• How to Make the Most of Sober Living Programs
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    How to Make the Most of Sober Living Programs

    Sober living facilities have come a long way from where they were before. A sober living environment was usually a house or apartment complex that provided shelter to people in early recovery. The purpose was to provide housing arrangements that were supportive of early recovery.

    Many addicts in early recovery from their addiction destroy their life situation to the point where they either have no home to return to or are not supported in their recovery in the place where they last lived. Some need to work through relationship issues and stay away from a primary partnership until they are more stable in recovery. Most sober living environments earlier on offered no structure or program, just basic rules for remaining in the community.

    What It Looks Like Today

    Today, however, sober living has taken on a whole new meaning. There are large-scale facilities designed for treatment, post-treatment and all manners of living conditions. These homes or apartment complexes may be in low-cost neighborhoods or exclusive areas, with costs ranging from a few hundred dollars a month to live in a shared room to a private room in a mansion for up to $10,000 per month. Some homes have full staffing available, with private chefs and maid services, while others provide a basic twin bed in a room with 3-4 people sharing the room, in a house with 3 or 4 bedrooms. The latter types of housing often provide shared kitchen privileges or even rotation of chores in the home that include weekly cooking and cleaning, shared by all the residents.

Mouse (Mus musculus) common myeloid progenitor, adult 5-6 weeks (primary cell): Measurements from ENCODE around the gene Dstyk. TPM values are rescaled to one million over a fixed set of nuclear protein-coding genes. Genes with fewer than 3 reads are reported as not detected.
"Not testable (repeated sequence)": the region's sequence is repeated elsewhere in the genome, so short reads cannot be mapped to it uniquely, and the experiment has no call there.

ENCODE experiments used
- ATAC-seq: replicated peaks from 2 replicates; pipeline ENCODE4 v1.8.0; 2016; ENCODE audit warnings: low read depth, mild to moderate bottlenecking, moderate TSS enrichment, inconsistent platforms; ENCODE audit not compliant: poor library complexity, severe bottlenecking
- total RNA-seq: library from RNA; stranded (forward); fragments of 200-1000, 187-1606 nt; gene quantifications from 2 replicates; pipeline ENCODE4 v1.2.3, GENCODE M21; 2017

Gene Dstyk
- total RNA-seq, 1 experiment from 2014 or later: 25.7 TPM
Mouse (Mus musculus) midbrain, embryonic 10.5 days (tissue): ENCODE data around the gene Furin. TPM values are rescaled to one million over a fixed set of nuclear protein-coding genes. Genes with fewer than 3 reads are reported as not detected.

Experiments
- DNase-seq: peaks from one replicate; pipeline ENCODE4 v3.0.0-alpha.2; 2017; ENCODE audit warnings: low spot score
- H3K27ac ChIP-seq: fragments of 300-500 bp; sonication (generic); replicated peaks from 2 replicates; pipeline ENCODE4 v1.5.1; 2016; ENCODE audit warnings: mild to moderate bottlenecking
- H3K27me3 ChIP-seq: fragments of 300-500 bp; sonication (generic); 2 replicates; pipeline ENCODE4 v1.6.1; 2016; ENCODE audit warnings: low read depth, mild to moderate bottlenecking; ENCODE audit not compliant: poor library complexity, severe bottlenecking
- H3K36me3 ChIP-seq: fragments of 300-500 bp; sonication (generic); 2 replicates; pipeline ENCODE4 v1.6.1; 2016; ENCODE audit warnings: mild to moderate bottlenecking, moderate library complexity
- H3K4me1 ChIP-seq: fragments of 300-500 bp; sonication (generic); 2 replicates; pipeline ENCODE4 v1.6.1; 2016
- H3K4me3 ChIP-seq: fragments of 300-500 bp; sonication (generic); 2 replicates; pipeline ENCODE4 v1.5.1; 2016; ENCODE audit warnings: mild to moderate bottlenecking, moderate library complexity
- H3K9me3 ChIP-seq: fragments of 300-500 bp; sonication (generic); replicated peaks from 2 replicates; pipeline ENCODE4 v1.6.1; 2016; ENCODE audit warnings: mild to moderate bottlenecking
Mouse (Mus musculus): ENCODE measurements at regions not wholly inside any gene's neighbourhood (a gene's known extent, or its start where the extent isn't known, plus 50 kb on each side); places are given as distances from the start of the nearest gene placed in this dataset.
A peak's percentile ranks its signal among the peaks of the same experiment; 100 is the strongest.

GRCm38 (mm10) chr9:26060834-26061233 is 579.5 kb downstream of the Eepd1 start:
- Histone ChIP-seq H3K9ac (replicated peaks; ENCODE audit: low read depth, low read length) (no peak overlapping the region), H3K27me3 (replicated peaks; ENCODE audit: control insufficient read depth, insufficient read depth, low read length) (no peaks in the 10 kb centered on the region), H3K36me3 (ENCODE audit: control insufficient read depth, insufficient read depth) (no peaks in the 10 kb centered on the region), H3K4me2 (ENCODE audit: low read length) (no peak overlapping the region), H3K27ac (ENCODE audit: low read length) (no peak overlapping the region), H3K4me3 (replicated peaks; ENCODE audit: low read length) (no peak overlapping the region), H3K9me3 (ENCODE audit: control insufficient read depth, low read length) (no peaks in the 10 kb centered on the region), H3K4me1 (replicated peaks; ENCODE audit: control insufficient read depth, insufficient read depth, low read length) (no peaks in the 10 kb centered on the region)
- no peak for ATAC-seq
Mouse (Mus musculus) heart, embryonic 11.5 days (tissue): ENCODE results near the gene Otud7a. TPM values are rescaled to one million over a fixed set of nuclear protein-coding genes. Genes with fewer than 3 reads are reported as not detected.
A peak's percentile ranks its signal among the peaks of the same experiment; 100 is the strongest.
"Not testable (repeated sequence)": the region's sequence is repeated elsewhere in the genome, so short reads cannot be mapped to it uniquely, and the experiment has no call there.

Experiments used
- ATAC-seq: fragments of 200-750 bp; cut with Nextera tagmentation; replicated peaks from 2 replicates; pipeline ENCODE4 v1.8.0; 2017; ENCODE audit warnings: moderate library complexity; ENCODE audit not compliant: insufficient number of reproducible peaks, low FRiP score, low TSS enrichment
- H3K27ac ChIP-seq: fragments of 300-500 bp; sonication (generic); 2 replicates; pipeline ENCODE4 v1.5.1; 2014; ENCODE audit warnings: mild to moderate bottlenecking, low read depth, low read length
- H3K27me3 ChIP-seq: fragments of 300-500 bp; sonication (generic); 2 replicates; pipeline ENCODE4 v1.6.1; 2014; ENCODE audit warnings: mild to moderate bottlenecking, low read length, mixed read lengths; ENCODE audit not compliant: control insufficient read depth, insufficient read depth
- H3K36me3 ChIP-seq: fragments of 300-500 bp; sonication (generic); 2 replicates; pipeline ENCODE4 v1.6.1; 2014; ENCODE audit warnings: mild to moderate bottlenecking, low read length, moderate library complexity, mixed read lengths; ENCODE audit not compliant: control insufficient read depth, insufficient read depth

Reasons for Entering

    Addicts in recovery have several reasons to consider entering a sober living program. Some may go to a sober living environment in lieu of treatment if they have had previous attempts at maintaining abstinence or do not have the resources to cover the cost of treatment. Some will enter a sober living environment to benefit from the support of the people who run the residence, as well as the other addicts living there. Since sober living environments often mandate the necessity of remaining abstinent while living in the facility, they feel safe in this protective environment.

    Sometimes addicts decide to move away from their current living environment in order to gain distance from the damage done to relationships and their life situation. A sober living facility can provide them with a stable and structured place to recover from behaviors that went along with their addiction. Some programs offer group therapy, counseling and/or staff who work with them to adapt to a lifestyle conducive to ongoing abstinence. Others may offer transportation to support group meetings, gyms, classes, work or other opportunities they do not have access to in their current place of residence.